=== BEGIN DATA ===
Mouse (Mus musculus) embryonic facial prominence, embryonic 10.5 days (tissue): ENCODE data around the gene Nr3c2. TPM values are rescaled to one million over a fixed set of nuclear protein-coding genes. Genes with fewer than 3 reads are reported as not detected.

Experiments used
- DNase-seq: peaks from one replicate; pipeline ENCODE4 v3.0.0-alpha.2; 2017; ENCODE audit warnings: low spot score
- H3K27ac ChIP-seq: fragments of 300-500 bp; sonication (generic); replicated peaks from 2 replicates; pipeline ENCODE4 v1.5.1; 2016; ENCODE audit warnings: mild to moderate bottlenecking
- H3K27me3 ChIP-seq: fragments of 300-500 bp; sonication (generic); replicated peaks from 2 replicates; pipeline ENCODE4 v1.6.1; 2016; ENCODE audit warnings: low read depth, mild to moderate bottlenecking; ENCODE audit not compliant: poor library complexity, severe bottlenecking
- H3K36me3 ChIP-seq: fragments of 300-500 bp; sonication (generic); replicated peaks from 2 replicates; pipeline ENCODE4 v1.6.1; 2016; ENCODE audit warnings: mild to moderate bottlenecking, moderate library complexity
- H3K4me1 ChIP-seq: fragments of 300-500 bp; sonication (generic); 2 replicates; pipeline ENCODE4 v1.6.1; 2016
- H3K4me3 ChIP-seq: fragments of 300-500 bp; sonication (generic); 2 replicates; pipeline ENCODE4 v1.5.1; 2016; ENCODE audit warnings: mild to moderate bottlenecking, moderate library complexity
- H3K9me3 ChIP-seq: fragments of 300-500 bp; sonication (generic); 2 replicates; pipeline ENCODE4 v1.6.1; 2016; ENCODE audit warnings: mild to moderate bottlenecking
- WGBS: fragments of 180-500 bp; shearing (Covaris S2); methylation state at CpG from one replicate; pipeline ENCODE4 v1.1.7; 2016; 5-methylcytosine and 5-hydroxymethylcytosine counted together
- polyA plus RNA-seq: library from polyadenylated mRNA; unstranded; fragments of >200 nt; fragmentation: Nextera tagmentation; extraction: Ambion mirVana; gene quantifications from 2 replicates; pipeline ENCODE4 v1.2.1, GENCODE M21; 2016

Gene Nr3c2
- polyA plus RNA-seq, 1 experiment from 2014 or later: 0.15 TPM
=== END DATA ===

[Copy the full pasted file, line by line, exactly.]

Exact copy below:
Mouse (Mus musculus) embryonic facial prominence, embryonic 10.5 days (tissue): ENCODE data around the gene Nr3c2. TPM values are rescaled to one million over a fixed set of nuclear protein-coding genes. Genes with fewer than 3 reads are reported as not detected.

Experiments used
- DNase-seq: peaks from one replicate; pipeline ENCODE4 v3.0.0-alpha.2; 2017; ENCODE audit warnings: low spot score
- H3K27ac ChIP-seq: fragments of 300-500 bp; sonication (generic); replicated peaks from 2 replicates; pipeline ENCODE4 v1.5.1; 2016; ENCODE audit warnings: mild to moderate bottlenecking
- H3K27me3 ChIP-seq: fragments of 300-500 bp; sonication (generic); replicated peaks from 2 replicates; pipeline ENCODE4 v1.6.1; 2016; ENCODE audit warnings: low read depth, mild to moderate bottlenecking; ENCODE audit not compliant: poor library complexity, severe bottlenecking
- H3K36me3 ChIP-seq: fragments of 300-500 bp; sonication (generic); replicated peaks from 2 replicates; pipeline ENCODE4 v1.6.1; 2016; ENCODE audit warnings: mild to moderate bottlenecking, moderate library complexity
- H3K4me1 ChIP-seq: fragments of 300-500 bp; sonication (generic); 2 replicates; pipeline ENCODE4 v1.6.1; 2016
- H3K4me3 ChIP-seq: fragments of 300-500 bp; sonication (generic); 2 replicates; pipeline ENCODE4 v1.5.1; 2016; ENCODE audit warnings: mild to moderate bottlenecking, moderate library complexity
- H3K9me3 ChIP-seq: fragments of 300-500 bp; sonication (generic); 2 replicates; pipeline ENCODE4 v1.6.1; 2016; ENCODE audit warnings: mild to moderate bottlenecking
- WGBS: fragments of 180-500 bp; shearing (Covaris S2); methylation state at CpG from one replicate; pipeline ENCODE4 v1.1.7; 2016; 5-methylcytosine and 5-hydroxymethylcytosine counted together
- polyA plus RNA-seq: library from polyadenylated mRNA; unstranded; fragments of >200 nt; fragmentation: Nextera tagmentation; extraction: Ambion mirVana; gene quantifications from 2 replicates; pipeline ENCODE4 v1.2.1, GENCODE M21; 2016

Gene Nr3c2
- polyA plus RNA-seq, 1 experiment from 2014 or later: 0.15 TPM